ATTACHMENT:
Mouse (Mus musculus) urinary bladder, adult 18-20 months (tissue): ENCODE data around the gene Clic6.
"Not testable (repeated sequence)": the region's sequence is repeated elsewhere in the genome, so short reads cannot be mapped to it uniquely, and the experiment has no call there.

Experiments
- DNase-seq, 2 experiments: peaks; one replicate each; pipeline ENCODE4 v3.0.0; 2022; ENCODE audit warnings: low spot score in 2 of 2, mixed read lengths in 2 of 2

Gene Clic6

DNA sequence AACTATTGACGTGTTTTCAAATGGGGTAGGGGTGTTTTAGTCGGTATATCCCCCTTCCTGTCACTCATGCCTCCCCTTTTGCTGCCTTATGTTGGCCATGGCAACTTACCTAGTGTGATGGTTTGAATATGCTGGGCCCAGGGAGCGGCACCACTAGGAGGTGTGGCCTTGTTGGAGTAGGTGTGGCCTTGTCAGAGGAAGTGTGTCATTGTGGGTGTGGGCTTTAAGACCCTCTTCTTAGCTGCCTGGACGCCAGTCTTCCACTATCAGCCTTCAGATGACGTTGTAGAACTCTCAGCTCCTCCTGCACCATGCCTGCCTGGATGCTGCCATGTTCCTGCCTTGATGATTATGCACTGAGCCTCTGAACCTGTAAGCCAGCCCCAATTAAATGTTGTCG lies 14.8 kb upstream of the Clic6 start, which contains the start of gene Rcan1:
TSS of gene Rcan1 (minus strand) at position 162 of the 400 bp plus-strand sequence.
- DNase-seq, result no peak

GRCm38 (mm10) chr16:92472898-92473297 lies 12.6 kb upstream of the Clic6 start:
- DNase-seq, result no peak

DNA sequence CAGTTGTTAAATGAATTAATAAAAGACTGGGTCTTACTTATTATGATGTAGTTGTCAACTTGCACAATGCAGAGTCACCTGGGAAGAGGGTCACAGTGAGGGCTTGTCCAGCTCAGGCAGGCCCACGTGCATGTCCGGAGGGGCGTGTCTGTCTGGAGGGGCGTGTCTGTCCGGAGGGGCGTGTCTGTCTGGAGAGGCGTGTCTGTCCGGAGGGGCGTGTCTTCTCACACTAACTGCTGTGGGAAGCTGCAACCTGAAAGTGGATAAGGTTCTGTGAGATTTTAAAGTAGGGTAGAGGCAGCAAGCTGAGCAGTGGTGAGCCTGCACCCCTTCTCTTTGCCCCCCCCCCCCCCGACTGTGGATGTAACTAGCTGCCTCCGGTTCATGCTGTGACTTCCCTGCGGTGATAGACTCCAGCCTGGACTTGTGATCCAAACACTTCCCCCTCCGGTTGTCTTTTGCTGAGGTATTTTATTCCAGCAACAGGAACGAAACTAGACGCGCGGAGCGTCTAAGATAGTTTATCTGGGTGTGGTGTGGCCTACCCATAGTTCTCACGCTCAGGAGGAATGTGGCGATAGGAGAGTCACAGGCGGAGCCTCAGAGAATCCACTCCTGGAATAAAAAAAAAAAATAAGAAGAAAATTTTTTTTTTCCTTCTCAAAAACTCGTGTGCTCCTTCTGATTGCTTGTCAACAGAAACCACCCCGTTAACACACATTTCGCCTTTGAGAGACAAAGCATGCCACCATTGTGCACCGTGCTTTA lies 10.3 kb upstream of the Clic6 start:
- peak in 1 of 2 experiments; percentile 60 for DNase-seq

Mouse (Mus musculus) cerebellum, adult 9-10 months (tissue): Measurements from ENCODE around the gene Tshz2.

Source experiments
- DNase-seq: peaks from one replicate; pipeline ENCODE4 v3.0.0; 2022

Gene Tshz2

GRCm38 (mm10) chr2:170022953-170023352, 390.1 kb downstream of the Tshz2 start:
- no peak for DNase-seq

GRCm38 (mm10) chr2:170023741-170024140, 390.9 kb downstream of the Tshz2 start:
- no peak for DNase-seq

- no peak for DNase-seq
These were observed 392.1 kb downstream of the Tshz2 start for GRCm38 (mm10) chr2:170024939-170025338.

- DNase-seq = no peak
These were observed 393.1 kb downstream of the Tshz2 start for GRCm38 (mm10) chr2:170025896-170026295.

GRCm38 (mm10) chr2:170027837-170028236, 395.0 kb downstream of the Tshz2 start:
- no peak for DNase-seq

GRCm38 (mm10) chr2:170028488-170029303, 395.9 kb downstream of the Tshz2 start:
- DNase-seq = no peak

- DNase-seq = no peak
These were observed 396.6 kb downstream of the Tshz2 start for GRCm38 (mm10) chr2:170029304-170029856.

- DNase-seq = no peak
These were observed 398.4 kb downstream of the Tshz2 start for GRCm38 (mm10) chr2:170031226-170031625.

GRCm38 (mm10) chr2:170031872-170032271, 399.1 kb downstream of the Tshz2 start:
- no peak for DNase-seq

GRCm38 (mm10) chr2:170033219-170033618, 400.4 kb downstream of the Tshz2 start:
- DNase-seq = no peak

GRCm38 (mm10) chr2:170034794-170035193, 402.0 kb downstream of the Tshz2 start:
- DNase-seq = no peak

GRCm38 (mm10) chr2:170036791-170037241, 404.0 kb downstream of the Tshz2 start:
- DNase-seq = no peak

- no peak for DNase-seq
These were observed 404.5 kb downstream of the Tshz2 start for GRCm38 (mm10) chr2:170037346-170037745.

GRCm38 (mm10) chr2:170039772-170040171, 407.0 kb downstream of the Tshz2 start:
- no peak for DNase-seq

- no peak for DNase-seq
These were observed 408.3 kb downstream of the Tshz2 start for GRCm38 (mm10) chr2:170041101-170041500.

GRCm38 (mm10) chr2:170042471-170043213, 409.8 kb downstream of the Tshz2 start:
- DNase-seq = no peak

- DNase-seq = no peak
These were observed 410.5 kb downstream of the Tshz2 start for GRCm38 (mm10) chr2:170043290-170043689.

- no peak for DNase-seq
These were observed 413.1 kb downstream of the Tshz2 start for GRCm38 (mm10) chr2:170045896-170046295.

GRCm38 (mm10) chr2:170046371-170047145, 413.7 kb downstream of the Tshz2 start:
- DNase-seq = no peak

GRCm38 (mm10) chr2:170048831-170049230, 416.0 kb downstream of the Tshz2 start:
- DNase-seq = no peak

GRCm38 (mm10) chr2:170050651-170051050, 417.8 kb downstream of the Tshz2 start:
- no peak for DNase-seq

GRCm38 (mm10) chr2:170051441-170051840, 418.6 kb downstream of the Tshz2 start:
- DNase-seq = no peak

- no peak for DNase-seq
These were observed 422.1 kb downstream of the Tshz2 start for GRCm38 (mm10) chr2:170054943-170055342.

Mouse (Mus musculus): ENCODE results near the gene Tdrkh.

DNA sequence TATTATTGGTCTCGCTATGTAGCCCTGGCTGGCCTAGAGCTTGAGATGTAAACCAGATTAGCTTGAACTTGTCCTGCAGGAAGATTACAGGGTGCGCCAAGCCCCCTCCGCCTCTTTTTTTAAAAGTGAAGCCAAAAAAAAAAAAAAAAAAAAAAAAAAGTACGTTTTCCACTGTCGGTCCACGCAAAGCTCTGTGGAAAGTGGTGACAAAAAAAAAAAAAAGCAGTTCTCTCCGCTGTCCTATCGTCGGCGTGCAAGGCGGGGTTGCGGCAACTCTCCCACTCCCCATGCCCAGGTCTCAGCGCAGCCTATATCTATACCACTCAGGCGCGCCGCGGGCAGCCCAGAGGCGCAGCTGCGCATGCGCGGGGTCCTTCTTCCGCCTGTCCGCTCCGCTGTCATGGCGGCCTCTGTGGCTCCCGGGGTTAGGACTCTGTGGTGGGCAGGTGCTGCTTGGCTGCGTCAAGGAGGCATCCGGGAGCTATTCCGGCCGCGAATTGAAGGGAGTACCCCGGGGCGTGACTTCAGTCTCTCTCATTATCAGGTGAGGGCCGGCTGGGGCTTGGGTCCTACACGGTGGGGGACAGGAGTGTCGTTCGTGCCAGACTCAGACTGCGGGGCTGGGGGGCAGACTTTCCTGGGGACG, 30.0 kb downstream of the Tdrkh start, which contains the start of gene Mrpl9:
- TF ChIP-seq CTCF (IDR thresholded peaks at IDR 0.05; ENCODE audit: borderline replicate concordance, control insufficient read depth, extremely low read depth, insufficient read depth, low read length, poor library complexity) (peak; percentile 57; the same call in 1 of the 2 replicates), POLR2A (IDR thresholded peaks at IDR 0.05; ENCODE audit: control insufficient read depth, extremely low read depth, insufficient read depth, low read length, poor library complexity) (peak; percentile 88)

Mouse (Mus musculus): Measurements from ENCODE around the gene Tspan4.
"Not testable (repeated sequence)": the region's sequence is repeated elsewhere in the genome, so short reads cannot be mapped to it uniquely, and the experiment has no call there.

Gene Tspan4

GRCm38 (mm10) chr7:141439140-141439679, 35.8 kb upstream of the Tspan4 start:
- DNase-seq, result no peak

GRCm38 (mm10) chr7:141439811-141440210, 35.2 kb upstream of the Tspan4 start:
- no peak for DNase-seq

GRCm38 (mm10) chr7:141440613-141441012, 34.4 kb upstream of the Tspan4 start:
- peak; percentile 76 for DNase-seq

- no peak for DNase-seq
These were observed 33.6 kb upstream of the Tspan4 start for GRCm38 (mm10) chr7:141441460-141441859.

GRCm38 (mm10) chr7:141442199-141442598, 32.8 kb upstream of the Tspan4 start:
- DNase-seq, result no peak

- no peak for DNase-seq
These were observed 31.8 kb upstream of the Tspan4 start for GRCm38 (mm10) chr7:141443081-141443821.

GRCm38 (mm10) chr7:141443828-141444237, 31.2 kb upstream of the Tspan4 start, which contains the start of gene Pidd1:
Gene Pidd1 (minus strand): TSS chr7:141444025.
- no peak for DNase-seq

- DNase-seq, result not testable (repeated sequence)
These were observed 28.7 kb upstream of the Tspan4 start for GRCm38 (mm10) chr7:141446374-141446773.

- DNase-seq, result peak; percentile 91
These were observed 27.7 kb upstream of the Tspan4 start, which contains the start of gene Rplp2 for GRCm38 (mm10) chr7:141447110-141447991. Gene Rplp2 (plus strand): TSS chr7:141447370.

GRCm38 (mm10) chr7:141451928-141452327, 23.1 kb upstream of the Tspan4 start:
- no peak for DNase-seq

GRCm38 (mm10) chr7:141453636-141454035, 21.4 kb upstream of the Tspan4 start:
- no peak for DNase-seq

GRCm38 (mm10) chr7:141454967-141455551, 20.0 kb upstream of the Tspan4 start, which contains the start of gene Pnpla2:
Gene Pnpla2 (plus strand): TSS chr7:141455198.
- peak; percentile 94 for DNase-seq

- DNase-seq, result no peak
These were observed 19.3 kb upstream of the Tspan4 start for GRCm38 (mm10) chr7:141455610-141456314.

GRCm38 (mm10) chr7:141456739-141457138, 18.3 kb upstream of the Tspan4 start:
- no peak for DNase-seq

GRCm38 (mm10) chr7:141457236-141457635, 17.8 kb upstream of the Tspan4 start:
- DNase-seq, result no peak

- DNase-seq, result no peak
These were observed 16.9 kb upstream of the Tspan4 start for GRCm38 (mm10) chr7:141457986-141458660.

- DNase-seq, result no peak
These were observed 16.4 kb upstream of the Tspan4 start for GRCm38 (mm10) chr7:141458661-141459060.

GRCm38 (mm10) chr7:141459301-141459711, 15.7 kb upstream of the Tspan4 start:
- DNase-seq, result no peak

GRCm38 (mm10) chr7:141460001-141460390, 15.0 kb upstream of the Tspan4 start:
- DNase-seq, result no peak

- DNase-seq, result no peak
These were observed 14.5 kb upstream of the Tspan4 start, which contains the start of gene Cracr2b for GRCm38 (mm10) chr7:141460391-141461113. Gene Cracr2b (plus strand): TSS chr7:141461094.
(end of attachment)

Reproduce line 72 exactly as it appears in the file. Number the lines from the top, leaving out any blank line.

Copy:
- no peak for DNase-seq